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-   -   Oatmeal (http://forum.lowcarber.org/showthread.php?t=408767)

Pilili Wed, Mar-03-10 03:17

Oatmeal
 
Hello there,

I have started reading the "Schwarzbein Principle" books and what I read sounds sensible. I am at the moment doing Atkins diet, but I consider - when I reach my maintenance phase - to switch to Schwarzbein (perhaps even earlier).

One thing baffles me though: the use of oatmeal. I haven't finished reading yet, I admit. Schwarzbein tells us not to eat damaged foods, but I cannot help but feel that oatmeal should logically be damaged. When you see what is done to the oat to make oatmeal out of it. It's boiled, and flattened and crushed and bent, and boiled again, and so on.

How can oatmeal be good if it has been tampered with so much?

Thanks for any info
Pilili

amandawald Wed, Mar-03-10 09:09

Quote:
Originally Posted by Pilili
Hello there,

I have started reading the "Schwarzbein Principle" books and what I read sounds sensible. I am at the moment doing Atkins diet, but I consider - when I reach my maintenance phase - to switch to Schwarzbein (perhaps even earlier).

One thing baffles me though: the use of oatmeal. I haven't finished reading yet, I admit. Schwarzbein tells us not to eat damaged foods, but I cannot help but feel that oatmeal should logically be damaged. When you see what is done to the oat to make oatmeal out of it. It's boiled, and flattened and crushed and bent, and boiled again, and so on.

How can oatmeal be good if it has been tampered with so much?

Thanks for any info
Pilili


Hi Pi...

I think what has been done to oatmeal is piffling compared to the unbelievable amount of processing that other so-called "foods" go through. Most of what you describe is mechanical. Even those healthy oils, even the ones called "cold-pressed" such as olive oil and coconut oil, have also been subject to heat and pressure in processing: there is no extra heat involved in the processing, but the pressure applied to the olives/coconuts provides heat.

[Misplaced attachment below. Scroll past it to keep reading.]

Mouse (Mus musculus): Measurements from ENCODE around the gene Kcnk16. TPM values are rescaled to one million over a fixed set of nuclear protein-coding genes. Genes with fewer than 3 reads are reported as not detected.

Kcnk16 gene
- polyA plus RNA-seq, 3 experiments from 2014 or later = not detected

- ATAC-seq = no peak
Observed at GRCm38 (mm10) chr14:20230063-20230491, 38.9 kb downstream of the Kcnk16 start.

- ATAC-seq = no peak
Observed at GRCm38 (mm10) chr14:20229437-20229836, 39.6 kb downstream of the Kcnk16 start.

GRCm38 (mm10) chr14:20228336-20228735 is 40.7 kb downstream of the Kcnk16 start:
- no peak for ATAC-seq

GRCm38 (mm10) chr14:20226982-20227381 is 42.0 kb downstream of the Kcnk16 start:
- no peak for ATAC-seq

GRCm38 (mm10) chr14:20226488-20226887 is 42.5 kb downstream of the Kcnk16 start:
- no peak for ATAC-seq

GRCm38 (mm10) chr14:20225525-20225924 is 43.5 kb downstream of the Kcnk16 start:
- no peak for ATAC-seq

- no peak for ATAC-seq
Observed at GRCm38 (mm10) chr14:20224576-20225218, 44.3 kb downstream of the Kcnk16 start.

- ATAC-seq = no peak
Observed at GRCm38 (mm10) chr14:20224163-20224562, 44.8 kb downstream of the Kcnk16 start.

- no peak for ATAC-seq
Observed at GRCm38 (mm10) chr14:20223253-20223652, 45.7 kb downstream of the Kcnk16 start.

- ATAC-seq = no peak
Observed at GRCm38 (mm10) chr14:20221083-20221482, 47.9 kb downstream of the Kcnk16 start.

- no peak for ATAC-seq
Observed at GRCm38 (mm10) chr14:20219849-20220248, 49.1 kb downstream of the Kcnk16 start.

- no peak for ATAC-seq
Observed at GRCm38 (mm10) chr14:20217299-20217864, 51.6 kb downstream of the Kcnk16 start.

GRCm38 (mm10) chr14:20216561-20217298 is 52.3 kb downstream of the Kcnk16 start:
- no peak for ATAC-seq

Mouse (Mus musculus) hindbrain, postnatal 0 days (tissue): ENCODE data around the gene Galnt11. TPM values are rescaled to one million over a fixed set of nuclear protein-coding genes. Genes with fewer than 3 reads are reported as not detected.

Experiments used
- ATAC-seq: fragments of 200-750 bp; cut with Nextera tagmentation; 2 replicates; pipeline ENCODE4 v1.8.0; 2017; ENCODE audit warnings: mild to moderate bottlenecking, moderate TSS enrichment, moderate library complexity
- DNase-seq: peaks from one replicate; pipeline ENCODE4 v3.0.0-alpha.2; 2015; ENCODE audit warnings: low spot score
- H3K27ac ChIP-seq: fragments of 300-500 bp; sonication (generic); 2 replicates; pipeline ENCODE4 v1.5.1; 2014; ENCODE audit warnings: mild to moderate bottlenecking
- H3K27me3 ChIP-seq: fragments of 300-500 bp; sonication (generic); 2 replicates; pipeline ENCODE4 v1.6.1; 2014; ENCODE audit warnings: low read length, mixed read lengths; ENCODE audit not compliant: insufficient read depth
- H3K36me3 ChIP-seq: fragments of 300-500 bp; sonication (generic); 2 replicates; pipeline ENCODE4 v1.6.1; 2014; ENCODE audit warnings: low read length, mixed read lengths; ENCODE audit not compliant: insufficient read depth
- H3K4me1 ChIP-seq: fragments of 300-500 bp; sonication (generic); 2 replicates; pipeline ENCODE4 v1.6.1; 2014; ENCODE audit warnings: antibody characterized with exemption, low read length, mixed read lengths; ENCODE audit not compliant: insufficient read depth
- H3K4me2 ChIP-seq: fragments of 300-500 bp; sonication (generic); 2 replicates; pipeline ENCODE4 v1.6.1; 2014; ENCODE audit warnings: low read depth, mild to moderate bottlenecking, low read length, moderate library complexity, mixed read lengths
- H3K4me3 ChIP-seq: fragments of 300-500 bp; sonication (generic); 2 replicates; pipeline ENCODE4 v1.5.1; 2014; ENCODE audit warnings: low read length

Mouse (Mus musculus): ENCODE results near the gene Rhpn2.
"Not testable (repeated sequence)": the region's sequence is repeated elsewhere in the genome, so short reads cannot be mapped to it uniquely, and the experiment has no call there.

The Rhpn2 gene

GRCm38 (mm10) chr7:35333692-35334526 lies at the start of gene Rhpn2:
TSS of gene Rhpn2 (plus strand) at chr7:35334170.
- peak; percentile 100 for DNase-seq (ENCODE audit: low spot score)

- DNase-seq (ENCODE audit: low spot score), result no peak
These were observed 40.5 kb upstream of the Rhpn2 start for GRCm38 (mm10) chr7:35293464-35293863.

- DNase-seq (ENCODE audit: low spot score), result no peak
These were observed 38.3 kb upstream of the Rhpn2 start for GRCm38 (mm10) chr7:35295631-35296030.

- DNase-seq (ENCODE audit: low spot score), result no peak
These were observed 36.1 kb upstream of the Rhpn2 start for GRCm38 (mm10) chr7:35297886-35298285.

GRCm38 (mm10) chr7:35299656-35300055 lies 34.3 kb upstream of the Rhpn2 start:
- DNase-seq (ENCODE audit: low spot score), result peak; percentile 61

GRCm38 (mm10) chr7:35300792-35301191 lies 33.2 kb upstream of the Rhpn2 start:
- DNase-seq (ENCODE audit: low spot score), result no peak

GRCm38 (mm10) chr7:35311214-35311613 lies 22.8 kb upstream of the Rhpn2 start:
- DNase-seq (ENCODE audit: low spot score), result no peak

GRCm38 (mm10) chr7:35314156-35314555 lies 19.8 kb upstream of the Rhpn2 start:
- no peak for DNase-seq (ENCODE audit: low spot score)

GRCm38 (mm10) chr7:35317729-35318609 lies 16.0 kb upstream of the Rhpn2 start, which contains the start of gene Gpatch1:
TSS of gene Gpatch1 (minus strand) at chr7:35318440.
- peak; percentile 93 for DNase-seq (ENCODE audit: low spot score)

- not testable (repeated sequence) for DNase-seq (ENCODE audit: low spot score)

I sometimes make myself porridge in the mornings and find it very filling and satisfying. It has relatively few carbs compared to the other carby things I sometimes have for my "first" breakfast, so I have been wondering about having it more often.

Processing a food doesn't necessarily make it less healthy: it depends what kind of processing is done.

amanda

Shyvas Wed, Mar-03-10 09:41

Quote:
Originally Posted by amandawald
Hi Pi...

I think what has been done to oatmeal is piffling compared to the unbelievable amount of processing that other so-called "foods" go through. Most of what you describe is mechanical. Even those healthy oils, even the ones called "cold-pressed" such as olive oil and coconut oil, have also been subject to heat and pressure in processing: there is no extra heat involved in the processing, but the pressure applied to the olives/coconuts provides heat.

I sometimes make myself porridge in the mornings and find it very filling and satisfying. It has relatively few carbs compared to the other carby things I sometimes have for my "first" breakfast, so I have been wondering about having it more often.

Processing a food doesn't necessarily make it less healthy: it depends what kind of processing is done.

amanda


Very true and who would eat an oat in it's natural state ? :)

http://www.buzzle.com/articles/how-...-processed.html

Water Lily Wed, Mar-03-10 12:53

Two problems with oatmeal.

It does raise blood sugar.
http://heartscanblog.blogspot.com/2...e-low-carb.html

The other problem is that if you are gluten intolerant, most oatmeal is usually cross-contaminated with wheat.